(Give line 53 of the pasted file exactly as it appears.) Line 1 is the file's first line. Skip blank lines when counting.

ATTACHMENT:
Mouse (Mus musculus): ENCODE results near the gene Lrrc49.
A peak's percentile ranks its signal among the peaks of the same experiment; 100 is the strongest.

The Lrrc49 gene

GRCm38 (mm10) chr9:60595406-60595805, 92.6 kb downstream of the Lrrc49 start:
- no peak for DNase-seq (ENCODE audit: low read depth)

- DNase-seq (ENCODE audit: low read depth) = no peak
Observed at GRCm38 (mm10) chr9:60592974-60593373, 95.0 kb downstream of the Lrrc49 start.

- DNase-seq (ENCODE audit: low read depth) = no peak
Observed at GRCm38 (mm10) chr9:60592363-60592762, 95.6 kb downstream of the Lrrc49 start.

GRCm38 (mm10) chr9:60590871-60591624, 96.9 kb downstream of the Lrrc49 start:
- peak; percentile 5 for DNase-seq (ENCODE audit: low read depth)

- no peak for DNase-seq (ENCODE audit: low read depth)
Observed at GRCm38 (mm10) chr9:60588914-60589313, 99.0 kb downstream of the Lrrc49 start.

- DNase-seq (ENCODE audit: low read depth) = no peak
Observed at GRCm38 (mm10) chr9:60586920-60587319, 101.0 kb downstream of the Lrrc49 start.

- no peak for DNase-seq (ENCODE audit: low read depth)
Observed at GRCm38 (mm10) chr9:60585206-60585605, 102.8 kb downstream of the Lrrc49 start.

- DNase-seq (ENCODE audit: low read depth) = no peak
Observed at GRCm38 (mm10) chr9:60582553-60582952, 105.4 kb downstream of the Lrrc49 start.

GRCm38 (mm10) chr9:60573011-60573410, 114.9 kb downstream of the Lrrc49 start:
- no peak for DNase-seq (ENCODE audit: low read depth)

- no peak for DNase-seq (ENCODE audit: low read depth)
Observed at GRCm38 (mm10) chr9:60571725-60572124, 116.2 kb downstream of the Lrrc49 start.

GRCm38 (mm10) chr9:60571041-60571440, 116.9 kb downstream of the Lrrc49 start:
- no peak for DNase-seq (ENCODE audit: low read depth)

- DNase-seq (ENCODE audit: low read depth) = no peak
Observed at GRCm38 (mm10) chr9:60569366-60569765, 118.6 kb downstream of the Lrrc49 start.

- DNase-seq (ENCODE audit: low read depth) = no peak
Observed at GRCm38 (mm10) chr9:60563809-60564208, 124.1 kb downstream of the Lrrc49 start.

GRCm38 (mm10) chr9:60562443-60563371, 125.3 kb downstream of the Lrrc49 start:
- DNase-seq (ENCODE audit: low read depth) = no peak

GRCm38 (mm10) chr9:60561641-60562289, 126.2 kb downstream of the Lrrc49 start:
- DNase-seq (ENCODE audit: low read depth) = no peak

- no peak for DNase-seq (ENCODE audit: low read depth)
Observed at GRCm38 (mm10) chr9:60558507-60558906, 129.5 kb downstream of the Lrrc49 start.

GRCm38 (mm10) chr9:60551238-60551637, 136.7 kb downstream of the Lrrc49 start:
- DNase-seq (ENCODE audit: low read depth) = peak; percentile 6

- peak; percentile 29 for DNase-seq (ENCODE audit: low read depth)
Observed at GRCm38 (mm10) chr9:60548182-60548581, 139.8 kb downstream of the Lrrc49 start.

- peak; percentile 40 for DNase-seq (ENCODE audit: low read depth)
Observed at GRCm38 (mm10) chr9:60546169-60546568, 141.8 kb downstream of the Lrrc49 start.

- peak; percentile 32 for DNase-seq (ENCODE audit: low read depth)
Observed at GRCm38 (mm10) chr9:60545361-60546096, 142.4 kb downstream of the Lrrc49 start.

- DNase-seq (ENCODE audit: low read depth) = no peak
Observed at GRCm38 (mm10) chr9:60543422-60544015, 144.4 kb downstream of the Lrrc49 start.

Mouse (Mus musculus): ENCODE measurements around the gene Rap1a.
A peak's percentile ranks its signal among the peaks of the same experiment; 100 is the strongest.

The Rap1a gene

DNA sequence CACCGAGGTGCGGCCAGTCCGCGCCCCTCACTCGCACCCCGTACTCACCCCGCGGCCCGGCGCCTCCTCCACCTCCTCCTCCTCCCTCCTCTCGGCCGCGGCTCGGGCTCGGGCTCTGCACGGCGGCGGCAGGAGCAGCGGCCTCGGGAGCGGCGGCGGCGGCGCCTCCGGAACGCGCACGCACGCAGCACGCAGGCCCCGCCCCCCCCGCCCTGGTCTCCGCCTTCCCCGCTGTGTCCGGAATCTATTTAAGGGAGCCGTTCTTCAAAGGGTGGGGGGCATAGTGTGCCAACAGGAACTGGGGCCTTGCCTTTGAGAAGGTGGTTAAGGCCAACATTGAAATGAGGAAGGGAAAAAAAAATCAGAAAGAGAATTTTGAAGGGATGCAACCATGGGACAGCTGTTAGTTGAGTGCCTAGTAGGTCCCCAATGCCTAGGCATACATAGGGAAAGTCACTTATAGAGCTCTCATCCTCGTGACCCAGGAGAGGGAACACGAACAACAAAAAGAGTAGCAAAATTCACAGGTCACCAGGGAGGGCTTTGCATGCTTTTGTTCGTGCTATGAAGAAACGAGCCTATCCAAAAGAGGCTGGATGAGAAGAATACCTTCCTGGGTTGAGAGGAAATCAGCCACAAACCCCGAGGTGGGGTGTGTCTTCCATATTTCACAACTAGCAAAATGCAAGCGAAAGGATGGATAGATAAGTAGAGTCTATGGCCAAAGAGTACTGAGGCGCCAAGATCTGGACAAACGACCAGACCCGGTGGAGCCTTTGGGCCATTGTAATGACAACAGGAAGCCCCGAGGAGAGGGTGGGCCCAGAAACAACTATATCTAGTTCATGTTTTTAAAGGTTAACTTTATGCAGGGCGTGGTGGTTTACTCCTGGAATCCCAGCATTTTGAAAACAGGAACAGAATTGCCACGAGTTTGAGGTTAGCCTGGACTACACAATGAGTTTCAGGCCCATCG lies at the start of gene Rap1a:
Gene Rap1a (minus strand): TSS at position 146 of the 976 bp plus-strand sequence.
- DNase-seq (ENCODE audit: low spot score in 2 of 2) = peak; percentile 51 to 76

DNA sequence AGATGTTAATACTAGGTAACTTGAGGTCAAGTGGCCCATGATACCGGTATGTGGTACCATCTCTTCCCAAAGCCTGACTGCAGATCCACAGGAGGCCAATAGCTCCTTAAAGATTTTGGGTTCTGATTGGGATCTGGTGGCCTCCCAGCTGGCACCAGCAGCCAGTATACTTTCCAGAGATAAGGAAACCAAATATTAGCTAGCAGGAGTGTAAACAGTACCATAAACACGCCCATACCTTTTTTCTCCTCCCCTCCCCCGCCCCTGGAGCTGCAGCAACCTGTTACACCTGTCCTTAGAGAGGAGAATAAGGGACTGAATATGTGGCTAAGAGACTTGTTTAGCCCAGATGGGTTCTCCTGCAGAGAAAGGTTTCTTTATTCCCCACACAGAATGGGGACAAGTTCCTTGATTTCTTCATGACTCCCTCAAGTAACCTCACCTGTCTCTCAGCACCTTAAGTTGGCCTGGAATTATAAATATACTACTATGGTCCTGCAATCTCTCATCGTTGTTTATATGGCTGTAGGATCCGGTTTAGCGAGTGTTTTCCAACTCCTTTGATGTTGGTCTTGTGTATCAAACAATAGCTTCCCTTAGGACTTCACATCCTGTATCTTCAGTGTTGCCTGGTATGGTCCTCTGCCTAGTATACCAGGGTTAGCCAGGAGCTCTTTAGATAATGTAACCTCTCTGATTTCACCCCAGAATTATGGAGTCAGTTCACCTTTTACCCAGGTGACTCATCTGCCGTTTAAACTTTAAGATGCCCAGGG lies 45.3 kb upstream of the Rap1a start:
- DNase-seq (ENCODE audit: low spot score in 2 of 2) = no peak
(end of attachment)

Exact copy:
- DNase-seq (ENCODE audit: low spot score in 2 of 2) = no peak